|Ilse van Bemmel
| A team of radio astronomers, led by Megan Argo of the Jodrell Bank Centre for Astrophysics, and JIVE astronomer Ilse van Bemmel, has for the first time found evidence of the onset of a new phase of nuclear activity. The activity is associated with the central black hole in the polar ring galaxy NGC 660 (right image).
First indications of a change in NGC 660 were found during an Arecibo survey in 2012. NGC660 increased significantly in radio brightness, but the cause was unknown. The team led by Argo and van Bemmel has combined new observations from the Westerbork, e-MERLIN and EVN radio telescopes with archival results from ground- and space-based telescopes. All evidence points to a new activity phase being triggered.
The EVN data (left image) reveal a new, bright radio source at the location of the black hole. It has the typical core-jet structure associated with nuclear activity. The e-MERLIN observations show a spectral energy distribution typical for a very young active nucleus. Compared to observations from before 2010, the core of NGC 660 is several hundred times brighter, but the latest observations show that it is fading and may disappear over the next decade.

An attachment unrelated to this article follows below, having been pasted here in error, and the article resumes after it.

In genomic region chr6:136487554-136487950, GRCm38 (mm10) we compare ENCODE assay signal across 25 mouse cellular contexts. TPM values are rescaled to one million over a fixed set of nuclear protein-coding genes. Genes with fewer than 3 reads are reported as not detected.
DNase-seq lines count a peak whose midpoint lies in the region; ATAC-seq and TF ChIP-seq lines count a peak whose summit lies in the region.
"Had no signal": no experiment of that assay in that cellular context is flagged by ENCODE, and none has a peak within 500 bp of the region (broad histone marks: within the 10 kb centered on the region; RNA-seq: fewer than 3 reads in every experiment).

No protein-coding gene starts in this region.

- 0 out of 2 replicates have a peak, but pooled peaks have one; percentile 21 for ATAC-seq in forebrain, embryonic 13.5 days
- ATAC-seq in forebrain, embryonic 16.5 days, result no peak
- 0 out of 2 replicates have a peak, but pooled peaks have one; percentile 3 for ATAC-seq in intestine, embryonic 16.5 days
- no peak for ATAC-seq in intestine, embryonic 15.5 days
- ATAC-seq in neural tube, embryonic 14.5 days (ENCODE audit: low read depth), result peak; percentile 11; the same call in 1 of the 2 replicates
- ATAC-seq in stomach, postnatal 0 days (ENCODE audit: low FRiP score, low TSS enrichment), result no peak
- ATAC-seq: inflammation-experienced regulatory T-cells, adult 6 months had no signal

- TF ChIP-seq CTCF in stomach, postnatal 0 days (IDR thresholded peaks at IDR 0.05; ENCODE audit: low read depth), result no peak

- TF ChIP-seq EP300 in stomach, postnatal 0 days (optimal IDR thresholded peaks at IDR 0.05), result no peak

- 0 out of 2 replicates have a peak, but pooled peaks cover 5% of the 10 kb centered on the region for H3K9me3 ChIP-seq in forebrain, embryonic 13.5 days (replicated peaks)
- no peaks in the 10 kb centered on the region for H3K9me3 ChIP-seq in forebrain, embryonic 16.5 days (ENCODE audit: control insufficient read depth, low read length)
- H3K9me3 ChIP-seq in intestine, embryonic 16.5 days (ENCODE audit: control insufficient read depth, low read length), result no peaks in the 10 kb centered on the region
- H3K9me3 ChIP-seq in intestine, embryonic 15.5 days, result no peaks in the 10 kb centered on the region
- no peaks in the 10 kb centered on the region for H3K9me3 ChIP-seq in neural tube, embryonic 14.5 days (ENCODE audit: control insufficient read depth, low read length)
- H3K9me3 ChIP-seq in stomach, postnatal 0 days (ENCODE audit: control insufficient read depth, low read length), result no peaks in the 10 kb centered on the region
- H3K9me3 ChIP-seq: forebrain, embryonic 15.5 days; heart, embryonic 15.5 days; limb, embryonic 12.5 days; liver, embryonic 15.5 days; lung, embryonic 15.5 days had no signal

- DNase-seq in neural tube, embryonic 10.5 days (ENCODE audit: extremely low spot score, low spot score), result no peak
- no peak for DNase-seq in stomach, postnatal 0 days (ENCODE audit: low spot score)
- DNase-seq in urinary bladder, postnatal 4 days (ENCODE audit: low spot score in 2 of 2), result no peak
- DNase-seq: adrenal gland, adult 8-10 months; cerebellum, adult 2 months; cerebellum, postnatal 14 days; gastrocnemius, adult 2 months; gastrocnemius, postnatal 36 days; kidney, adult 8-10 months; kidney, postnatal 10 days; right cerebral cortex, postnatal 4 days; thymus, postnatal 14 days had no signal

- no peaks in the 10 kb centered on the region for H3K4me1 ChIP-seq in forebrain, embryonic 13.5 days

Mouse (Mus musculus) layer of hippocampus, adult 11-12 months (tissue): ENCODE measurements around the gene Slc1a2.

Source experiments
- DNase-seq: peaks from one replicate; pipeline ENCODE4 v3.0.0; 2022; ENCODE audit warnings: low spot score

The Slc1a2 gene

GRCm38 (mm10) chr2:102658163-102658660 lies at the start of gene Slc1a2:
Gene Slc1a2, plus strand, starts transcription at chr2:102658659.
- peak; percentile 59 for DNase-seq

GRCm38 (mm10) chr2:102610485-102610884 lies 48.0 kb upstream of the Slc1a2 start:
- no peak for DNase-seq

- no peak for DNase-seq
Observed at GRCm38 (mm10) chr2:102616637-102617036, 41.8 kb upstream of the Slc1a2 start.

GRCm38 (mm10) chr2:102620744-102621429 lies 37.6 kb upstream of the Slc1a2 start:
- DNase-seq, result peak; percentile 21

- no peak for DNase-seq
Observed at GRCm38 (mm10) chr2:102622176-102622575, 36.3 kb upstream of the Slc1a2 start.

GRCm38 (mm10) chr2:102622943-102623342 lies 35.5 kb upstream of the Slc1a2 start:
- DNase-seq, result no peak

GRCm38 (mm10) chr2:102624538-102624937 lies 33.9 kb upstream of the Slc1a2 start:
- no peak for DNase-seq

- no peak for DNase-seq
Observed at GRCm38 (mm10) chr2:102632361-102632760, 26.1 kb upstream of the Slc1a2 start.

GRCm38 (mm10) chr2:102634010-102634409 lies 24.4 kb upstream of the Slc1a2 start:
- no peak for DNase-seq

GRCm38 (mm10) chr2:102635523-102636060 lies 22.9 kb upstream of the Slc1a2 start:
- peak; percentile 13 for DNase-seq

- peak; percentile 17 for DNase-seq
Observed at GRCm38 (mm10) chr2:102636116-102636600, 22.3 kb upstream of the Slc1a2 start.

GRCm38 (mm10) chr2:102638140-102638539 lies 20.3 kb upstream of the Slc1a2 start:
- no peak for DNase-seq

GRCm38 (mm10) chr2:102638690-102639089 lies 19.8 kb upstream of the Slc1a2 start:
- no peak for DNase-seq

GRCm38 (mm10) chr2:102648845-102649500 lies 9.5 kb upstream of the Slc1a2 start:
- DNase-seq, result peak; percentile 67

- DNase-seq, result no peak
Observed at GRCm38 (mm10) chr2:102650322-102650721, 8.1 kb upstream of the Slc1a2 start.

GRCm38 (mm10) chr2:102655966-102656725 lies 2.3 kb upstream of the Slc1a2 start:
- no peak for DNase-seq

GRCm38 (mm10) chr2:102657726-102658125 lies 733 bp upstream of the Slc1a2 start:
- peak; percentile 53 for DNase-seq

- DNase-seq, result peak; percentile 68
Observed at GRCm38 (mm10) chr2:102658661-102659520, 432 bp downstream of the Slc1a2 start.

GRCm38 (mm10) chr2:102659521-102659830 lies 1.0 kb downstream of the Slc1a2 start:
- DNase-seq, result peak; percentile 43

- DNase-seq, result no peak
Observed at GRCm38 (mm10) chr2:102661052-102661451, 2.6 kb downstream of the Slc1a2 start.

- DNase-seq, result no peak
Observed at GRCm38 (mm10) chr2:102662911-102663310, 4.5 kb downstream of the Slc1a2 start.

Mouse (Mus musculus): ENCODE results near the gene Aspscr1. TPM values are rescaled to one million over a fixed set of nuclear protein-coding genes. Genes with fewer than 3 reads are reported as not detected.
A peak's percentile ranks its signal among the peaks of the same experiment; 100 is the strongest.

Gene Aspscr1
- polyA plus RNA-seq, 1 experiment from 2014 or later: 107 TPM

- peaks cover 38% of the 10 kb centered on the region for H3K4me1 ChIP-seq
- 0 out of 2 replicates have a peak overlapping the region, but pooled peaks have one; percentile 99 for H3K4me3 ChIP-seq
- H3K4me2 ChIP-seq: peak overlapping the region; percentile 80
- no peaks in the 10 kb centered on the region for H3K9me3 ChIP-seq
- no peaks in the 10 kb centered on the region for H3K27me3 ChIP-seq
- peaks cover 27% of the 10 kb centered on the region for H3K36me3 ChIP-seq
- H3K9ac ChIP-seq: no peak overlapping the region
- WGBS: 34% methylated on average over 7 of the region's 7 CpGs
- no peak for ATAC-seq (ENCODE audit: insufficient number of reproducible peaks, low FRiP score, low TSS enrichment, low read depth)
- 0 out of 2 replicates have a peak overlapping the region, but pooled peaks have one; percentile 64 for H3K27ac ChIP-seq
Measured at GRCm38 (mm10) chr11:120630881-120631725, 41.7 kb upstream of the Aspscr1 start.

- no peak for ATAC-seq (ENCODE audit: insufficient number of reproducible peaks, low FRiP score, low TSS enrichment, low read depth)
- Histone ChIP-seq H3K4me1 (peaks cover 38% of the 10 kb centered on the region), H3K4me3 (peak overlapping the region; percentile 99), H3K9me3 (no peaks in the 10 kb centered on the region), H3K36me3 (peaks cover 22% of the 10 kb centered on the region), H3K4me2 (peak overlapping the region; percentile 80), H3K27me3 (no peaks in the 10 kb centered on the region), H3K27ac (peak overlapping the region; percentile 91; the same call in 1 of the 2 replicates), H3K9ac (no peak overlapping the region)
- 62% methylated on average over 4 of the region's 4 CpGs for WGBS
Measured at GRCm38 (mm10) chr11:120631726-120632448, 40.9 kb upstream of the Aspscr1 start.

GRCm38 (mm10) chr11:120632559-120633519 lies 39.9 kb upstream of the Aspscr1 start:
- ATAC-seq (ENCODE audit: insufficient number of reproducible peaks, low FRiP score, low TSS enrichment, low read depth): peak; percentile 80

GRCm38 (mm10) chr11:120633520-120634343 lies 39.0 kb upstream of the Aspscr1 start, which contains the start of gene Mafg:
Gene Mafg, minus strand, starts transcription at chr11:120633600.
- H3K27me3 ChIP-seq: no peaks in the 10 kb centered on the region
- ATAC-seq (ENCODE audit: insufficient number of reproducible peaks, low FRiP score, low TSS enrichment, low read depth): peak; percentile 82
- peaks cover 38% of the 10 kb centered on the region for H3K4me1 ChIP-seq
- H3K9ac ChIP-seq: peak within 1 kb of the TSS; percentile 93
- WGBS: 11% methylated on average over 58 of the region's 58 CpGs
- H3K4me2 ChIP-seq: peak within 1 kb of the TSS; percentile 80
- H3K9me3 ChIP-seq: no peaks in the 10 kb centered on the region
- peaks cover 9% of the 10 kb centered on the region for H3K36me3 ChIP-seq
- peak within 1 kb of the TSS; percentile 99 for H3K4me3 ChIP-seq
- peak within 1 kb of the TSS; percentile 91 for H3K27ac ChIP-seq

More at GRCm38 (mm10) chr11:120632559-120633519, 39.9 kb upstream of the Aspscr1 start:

The Westerbork observations are used to study the kinematics of neutral hydrogen along the line of sight to the new radio source. The results indicate there is cold gas close to the center, a potential reservoir of fuel for this new phase of nuclear activity.
The paper: A new period of activity in the core of NGC 660, M.K. Argo, I.M. van Bemmel, S.D. Connolly & R.J. Beswick, MNRAS, in press, arXiv 1508.01781
Also see the JIVE press release
|Megan Argo, Ilse van Bemmel